|Publication number||US5353015 A|
|Application number||US 07/877,954|
|Publication date||Oct 4, 1994|
|Filing date||Apr 23, 1992|
|Priority date||Apr 23, 1992|
|Publication number||07877954, 877954, US 5353015 A, US 5353015A, US-A-5353015, US5353015 A, US5353015A|
|Inventors||Wesley A. Robinson|
|Original Assignee||The United States Of America As Represented By The Secretary Of The Air Force|
|Export Citation||BiBTeX, EndNote, RefMan|
|Patent Citations (11), Referenced by (13), Classifications (7), Legal Events (4)|
|External Links: USPTO, USPTO Assignment, Espacenet|
The present invention relates to the field of security devices and more particularly those capable of detecting prior tampering.
In certain environments it is desirable to know whether there has been an unauthorized removal of one component relative to another component. For example, if a removable unit in data processor equipment has been removed and replaced by another unit, there could be a change in the unit or data stored therein which could cause a security breach or otherwise compromise the integrity of the processor. It may also be desirable to know if an access door to a security alarm system of a computer or another portion of the computer, or for that matter any other protected area, has been opened by an unauthorized individual, in order to indicate a compromise in security. Prior art locks used to prevent such tampering can be picked without detection and seals can be replaced without visual detection, if the intruder is sufficiently clever.
In accordance with a preferred embodiment of the invention, a tamper detector detects prior separation of a first member coupled to a protected area of a computer for example, relative to a removable second member which could be connected to an access door of the computer. Upon unauthorized opening of the door, the magnetization direction (MD) of a magnetic square loop material in the first member is switched from a first state to a second state and when the door is thereafter closed, the loop material remains in the second state. The state of the loop material is thereafter detected, and if it is in the second state, this indicates that the door was previously opened. An authorized opening of the door could energize a reset winding to switch the MD of the square loop material back to the first state.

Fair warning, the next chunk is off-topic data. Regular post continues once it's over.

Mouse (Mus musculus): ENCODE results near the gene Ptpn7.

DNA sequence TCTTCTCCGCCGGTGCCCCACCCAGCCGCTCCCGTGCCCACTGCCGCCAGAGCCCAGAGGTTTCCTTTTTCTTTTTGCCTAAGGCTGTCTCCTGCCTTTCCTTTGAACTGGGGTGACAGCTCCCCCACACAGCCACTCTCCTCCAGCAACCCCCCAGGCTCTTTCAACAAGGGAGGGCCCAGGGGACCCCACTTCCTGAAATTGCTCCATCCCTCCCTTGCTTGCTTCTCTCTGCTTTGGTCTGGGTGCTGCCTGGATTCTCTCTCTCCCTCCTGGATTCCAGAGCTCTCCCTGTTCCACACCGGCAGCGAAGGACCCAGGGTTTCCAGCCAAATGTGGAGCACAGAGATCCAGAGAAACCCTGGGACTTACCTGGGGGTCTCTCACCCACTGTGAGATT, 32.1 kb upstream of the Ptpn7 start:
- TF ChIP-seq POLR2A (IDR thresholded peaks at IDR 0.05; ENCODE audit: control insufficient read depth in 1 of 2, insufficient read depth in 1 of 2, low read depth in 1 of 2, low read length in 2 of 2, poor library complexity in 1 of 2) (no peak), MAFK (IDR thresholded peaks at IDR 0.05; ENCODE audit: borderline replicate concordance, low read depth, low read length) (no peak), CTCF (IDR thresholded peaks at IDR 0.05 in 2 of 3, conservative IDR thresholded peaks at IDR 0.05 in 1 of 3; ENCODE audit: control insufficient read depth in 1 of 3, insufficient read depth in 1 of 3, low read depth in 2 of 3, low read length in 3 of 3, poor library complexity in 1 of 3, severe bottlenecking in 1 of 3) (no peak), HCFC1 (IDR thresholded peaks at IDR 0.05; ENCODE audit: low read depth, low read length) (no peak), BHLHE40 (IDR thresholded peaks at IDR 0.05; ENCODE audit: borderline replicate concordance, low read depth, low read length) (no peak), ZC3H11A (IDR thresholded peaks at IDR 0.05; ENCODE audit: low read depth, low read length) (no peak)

Other objects, features and advantages of the present invention will become apparent from study of the following detailed description taken in conjunction with the drawings in which:
FIG. 1 illustrates the detector in the first state;
FIG. 2 illustrates the unstable state produced by separation of the first and second members;
FIG. 3 illustrates the final second state after separation;
FIG. 4 illustrates the flux distribution after the second member again contacts the first member.
The aforesaid first member 1 is in contact with second member 3 which could be coupled to the door 4 of the computer. A first elongated soft magnetic member or flux conductor 7 contacts the north pole of permanent magnet 5 while a like second elongated member or flux conductor 9 contacts the opposite south pole of the permanent magnet 5 as shown. First terminal portions 11 and 15 of the first and second elongated members straddle a square loop magnetic member 19 as shown while the second terminal portions 13 and 17 of the elongated members are in contact with the second member 3. Recall that the second movable soft magnetic member contacts the first member when the door is closed. The first member is affixed to mechanical ground 2 within the computer compartment.